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Intel outlines upcoming Core i7 'Haswell' integrated graphics, touts up to triple performance - Page 4

post #121 of 136
Quote:
Originally Posted by nht View Post

A mac pro mini having a Xeon + ECC RAM + Quadro K500M GPU would be a nice pro addition. If it starts at the $1699 price slot it would be attractive and have a sufficiently high ASP to fit the lineup well (as in little iMac cannibalization and a good low end Mac Pro entry point)

 

This would need a chassis that was larger than the existing Mac mini; maybe something, dare I say, about the size of a retired Mac Cube…

 

Give it a fat 3TB Fusion Drive, and basic A/V I/O, you have the new SGI O2, ready to be snapped up by schools everywhere…!

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post #122 of 136
Quote:
Originally Posted by MacRonin View Post

 

This would need a chassis that was larger than the existing Mac mini; maybe something, dare I say, about the size of a retired Mac Cube…

 

Give it a fat 3TB Fusion Drive, and basic A/V I/O, you have the new SGI O2, ready to be snapped up by schools everywhere…!

 

A Mac Cube form factor would be cool by me as would a modern SGI O2.  I think that if you're going to bump the form factor you might as well make it big enough to hold a single full sized card in a x16 slot.

 

From a purely thermal perspective it looks like it's vaguely within parameters of the last gen with a GPU if you remove the HDD bays in favor of the SSD sticks for more space and cooling.  Maybe need to move the power supply out as a brick again as well.

 

Eh, it's not very likely but it sure is fun to dream.  I'd buy one in a heartbeat.

post #123 of 136
Quote:
Originally Posted by nht View Post

From a purely thermal perspective it looks like it's vaguely within parameters of the last gen with a GPU if you remove the HDD bays in favor of the SSD sticks for more space and cooling.  Maybe need to move the power supply out as a brick again as well.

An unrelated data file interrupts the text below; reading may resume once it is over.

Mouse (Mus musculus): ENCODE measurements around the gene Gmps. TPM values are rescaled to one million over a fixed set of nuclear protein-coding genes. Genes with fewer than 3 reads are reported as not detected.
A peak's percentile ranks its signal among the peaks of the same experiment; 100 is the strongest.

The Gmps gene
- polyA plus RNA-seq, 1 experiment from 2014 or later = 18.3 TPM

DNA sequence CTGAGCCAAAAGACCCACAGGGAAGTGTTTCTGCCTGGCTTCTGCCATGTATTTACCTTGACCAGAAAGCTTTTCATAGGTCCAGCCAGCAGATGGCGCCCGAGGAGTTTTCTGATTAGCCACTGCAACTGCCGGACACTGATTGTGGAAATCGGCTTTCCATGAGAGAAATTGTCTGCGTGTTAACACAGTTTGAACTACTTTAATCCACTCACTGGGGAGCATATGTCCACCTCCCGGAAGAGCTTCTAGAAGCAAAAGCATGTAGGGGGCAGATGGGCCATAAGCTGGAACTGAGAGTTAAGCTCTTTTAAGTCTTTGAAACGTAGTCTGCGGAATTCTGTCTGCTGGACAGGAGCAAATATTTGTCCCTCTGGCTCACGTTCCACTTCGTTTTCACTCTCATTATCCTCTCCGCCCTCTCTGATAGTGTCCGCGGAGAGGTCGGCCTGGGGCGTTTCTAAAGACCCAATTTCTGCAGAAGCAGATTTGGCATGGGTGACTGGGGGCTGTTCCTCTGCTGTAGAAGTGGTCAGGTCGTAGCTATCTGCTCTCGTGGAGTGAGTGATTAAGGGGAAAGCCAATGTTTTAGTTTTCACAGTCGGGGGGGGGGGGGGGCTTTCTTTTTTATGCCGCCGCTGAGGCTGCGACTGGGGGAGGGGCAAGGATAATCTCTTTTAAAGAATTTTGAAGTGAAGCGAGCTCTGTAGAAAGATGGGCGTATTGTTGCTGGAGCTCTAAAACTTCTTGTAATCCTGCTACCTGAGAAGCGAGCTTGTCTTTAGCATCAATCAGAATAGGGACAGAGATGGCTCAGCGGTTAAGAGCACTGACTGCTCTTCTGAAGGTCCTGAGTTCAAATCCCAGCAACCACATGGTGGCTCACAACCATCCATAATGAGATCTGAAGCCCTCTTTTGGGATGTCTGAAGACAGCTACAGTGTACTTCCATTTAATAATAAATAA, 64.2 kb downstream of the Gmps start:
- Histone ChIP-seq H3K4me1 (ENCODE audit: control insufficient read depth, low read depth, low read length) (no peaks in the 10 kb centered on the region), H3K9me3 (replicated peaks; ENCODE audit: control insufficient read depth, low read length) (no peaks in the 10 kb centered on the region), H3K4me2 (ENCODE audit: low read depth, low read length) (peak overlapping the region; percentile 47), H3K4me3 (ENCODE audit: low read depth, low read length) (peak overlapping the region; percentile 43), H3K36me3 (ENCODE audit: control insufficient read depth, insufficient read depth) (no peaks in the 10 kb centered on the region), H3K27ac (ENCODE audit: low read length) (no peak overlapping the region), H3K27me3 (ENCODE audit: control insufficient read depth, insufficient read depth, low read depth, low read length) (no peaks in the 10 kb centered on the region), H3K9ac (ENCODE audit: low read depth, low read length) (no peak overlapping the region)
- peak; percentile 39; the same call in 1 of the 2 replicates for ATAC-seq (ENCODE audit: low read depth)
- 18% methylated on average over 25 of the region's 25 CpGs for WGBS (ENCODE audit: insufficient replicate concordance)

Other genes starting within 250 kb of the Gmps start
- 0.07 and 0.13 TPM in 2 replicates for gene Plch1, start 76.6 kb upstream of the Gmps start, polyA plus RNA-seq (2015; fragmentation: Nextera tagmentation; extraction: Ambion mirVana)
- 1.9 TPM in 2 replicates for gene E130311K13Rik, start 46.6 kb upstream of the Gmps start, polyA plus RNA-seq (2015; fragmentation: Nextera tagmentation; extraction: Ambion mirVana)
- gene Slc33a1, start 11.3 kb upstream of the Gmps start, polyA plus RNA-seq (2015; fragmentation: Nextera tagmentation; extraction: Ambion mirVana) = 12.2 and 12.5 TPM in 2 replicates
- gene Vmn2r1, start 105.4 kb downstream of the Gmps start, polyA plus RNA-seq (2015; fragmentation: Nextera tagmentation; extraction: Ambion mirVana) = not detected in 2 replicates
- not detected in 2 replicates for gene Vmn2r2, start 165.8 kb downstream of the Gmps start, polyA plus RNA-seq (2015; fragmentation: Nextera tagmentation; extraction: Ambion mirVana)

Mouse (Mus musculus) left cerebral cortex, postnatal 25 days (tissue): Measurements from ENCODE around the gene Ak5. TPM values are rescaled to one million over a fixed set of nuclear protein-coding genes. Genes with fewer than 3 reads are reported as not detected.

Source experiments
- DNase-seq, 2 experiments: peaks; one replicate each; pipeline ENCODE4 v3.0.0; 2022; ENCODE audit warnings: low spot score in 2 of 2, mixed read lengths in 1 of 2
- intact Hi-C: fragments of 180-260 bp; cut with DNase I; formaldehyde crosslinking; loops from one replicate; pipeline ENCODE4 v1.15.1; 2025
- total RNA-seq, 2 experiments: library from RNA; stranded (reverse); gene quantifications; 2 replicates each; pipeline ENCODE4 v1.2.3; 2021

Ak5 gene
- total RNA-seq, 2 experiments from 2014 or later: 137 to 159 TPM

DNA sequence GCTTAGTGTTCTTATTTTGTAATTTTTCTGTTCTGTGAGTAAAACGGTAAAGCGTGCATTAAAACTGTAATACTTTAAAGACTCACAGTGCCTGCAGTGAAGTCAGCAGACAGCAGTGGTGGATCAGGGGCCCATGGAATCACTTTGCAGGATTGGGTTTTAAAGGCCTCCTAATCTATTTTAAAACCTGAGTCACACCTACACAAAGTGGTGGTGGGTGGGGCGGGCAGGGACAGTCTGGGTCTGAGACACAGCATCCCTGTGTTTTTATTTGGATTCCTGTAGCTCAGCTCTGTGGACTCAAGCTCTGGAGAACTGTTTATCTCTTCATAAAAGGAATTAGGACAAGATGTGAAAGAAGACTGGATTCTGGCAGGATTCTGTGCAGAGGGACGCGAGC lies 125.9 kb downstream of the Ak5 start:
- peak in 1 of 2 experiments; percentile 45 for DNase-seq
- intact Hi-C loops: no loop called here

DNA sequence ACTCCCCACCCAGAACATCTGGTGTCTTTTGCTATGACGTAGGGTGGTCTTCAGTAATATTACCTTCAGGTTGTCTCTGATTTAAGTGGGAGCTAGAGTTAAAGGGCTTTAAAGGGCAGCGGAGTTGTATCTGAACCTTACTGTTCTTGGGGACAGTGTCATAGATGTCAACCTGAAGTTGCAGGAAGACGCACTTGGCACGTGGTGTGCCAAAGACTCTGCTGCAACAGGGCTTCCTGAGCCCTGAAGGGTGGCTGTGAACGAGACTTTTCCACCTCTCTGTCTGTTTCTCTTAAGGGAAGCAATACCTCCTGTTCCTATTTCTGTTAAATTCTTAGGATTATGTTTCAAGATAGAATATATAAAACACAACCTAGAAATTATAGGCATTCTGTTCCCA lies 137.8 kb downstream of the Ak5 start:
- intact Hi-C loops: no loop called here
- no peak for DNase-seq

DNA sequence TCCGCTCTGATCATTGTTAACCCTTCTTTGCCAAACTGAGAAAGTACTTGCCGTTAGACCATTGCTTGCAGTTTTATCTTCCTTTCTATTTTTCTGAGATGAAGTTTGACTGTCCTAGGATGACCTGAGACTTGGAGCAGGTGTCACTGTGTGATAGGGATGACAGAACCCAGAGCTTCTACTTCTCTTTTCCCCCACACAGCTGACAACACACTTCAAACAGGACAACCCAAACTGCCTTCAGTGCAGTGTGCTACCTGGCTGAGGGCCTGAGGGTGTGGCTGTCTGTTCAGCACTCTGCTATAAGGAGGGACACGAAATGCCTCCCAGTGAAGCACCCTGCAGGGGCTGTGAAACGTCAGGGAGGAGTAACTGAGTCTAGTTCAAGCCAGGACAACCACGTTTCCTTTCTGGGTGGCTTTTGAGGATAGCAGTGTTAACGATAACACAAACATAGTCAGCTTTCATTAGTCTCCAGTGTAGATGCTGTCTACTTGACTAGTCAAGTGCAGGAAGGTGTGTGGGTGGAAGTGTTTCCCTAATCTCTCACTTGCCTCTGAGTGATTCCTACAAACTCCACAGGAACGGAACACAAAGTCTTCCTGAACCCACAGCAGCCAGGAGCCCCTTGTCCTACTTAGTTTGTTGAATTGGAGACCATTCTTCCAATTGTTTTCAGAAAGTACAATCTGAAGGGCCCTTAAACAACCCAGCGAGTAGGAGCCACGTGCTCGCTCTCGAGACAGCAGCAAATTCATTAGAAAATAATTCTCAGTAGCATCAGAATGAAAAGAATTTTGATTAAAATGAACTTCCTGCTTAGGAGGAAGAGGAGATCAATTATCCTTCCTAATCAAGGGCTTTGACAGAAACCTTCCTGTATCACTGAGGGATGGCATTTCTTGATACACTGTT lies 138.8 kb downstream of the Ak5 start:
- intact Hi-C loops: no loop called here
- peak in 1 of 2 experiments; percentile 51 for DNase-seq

NO POWER BRICKS / LINE LUMPS! I'd much much much much rather deal with a larger computer chassis than put up with the hassle of fitting a @#$%& two-pound block behind the equipment!

 

When we upgraded the mini in our living room to the new style I shed a tear of joy as I extricated the power supply for the old one from the morass of cables and hurled it across the room.

post #124 of 136
When I replace my dual core Sandy Bridge mini, a quad core Haswell mini should be a welcome upgrade.
post #125 of 136
Quote:
Originally Posted by nht View Post

Yes.  So for many folks the MBA is not a "terrible" machine.
You seem to be hung up on the word not the concept. For any the Mac Pro is a terrible machine.
Quote:

When I go out to buy a car I compare it to what my NEEDS are, not relative to all the other cars on the market.  If the 2013 F-150 now has enough towing capacity for what I need then it doesn't really matter that the 2013 F-250 can tow twice as much.  The fact is that smaller modern engines, like modern CPUs, have as much power as larger truck engines in the past.  Likewise towing capacity isn't just dependent on the engine but the transmission, frame, brakes, axles, etc.
You realize what you have said above supports my position. It makes no sense at all to compare today's trucks with vehicles from 3 or 4 years ago.
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And the real world isn't all about CPU performance.
True but again the user plays a part here.
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Except that the Ivy Bridge Core i7 does support OpenCL.  Just not in OSX but that's hardly Intel's fault.  Intel just released updated drivers for OpenCL 1.2.
It isn't however supported on Mac OS yet which is the big concern in this thread. Further we don't know what Apples plans are here. I would love nothing more to see that support in the next Mac OS release but they have had multiple chances to correct this and have missed each time so we are on hold until something is indicated one way or the other.
Quote:
Which means that Apple doesn't consider OpenCL GPU support to be very important to OSX given that the Mini, MBA and the 13" MBP all lack OpenCL support despite the fact that it is available on Intel GPUs.  This may not change even with Haswell or if it does it may be retroactive to IvyBridge machines just like the new Intel OpenCL drivers are for both Haswell and IvyBridge.